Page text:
Monday, April 21, 2014

In Defense Of: Gin Blossoms

This week's In Defense Of was contributed by Chris Buckridge, an Ohio-raised, Brooklyn-based musician, songwriter, and recovering music-video-face maker.

In the mid-90s, I was in my teens, and I was becoming Punk with a capital P. It was around the time of Kurt Cobain’s suicide, and I was studying the rips and tears of Johnny Rotten’s jackets, noting which moments in songs prompted Iggy to scratch his stomach, counting safety pins, and, of course, making disparaging remarks about shitty post-Pearl Jam alternative rock bands. One band that got lumped into MTV's Alternative Nation rotation managed to escape my bitter teen ire, and that was the Gin Blossoms.

They had great singles…the rockers were romantic and tongue-in-cheek, self-deprecating toe tappers. The slow numbers were the perfect soundtrack to give what my friend Isaac calls “Music Video Face”
you know the one, the song plays and you look meaningfully out of the window of the backseat or diner you’re in in my case it was the backseat, on the long drive home from one of my songster dad’s coffee shop gigs. There I sat, giving perfect MVF, maybe trying to harmonize or do the backing vocals in my shitty little teen voice...

Til I Hear It From You” was featured in Empire Records, a movie which held ZERO interest to me. It was too pop culture alternative for my puritanical tastes, but I always liked the song. Like that video? Fuck no, and nobody should. I’m pretty sure nothing happens in it, maybe some turning, while the band plays for an audience of camera it’s enough to make you second-guess the band. Who are these clowns, hanging out with…who are those other clowns? Are they in the movie? On top of this, the cleanliness of their dare I say, almost adult contemporary? sound and general mainstreamitude made them the butt of many holier-than-thou jokes.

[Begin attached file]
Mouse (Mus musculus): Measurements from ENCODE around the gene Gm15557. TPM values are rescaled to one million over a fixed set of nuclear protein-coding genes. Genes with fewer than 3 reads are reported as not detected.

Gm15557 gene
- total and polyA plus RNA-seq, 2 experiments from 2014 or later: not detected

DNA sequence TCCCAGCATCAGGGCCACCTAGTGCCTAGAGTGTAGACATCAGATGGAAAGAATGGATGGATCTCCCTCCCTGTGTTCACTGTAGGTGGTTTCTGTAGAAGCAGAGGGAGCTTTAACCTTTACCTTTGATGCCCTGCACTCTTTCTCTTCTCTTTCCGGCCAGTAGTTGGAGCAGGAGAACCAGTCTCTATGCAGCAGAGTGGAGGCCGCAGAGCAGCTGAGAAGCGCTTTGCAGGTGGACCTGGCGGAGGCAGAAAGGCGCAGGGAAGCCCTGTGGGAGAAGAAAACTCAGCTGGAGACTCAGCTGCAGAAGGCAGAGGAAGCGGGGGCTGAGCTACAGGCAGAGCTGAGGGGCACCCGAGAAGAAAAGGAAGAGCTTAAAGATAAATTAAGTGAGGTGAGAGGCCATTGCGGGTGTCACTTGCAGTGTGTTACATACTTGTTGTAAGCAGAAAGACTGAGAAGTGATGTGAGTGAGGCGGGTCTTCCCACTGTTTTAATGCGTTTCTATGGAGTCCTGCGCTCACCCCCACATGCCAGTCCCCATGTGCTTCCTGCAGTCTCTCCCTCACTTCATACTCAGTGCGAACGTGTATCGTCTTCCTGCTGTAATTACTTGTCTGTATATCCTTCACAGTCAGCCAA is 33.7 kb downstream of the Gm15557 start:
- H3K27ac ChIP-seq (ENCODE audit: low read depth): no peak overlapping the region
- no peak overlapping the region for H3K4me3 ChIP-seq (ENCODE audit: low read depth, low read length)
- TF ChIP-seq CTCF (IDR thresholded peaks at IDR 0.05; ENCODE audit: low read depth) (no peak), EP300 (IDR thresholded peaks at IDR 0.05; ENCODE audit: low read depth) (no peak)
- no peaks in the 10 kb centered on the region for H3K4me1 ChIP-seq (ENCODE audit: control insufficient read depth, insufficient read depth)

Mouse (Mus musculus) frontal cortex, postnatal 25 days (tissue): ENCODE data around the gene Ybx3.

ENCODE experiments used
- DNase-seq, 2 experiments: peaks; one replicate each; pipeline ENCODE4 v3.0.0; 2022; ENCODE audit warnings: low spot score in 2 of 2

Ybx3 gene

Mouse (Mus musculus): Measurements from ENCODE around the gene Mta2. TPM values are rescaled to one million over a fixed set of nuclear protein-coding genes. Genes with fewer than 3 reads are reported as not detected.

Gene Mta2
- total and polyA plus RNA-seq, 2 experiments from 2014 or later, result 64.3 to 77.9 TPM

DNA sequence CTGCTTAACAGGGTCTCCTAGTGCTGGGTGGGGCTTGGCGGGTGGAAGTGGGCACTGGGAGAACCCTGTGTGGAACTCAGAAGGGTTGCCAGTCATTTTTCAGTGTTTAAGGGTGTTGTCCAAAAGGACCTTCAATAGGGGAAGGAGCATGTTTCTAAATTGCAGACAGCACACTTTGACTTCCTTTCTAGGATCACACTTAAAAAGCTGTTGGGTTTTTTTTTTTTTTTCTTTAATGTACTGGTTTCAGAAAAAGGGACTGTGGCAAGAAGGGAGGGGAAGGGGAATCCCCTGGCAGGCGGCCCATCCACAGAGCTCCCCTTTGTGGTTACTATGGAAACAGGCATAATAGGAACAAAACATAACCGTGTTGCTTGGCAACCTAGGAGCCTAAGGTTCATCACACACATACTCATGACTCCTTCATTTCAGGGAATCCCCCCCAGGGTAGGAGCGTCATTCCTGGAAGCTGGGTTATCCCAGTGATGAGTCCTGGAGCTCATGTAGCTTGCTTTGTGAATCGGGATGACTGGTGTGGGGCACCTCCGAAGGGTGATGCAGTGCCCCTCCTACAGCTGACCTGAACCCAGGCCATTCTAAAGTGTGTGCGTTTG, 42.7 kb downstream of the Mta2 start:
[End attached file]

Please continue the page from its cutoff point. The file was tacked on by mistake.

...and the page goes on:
Say what you will about how radio friendly that sound is: they never sank into giant production ordeals or huge-ass reverb, and they didn’t make it on a cover like The Lemonheads or a novelty song like the Flaming Lips. It was original music: classic little rockin’ pop songs, guitars blaring and drums thwacking away with some dude with a halfway decent voice singing witty songs about obsessive thoughts. And then the song’s over.

I remember seeing them on John Stewart’s MTV show somewhere around this time, and they rocked. There were big loud guitars, the bass carried the hook, people were beating on drums, they looked super sloppy: all the right stuff.

I never had the pleasure of seeing them live, but I knew someone who did. My adolescent rock guru was my doctor, a man twenty-five years my senior who insisted on being called “Stinky” when outside of the office. Among the many formative experiences he provided me with were concerts such as the Sex Pistols and Iggy Pop. He drunk drove expertly at night with sunglasses on and was an incredible diagnostician during the day. He was confrontational, especially when meeting his idols people like Lou Reed. In short, the man suffered no bullshit but could dish it out. He went to a Gin Blossoms concert and really dug it. He came back having been impressed by their freshly lit cigarettes when they walked on stage. I agreed, that’s kinda badass (you could still think smoking was kind of badass in the 90s…he and I both did it).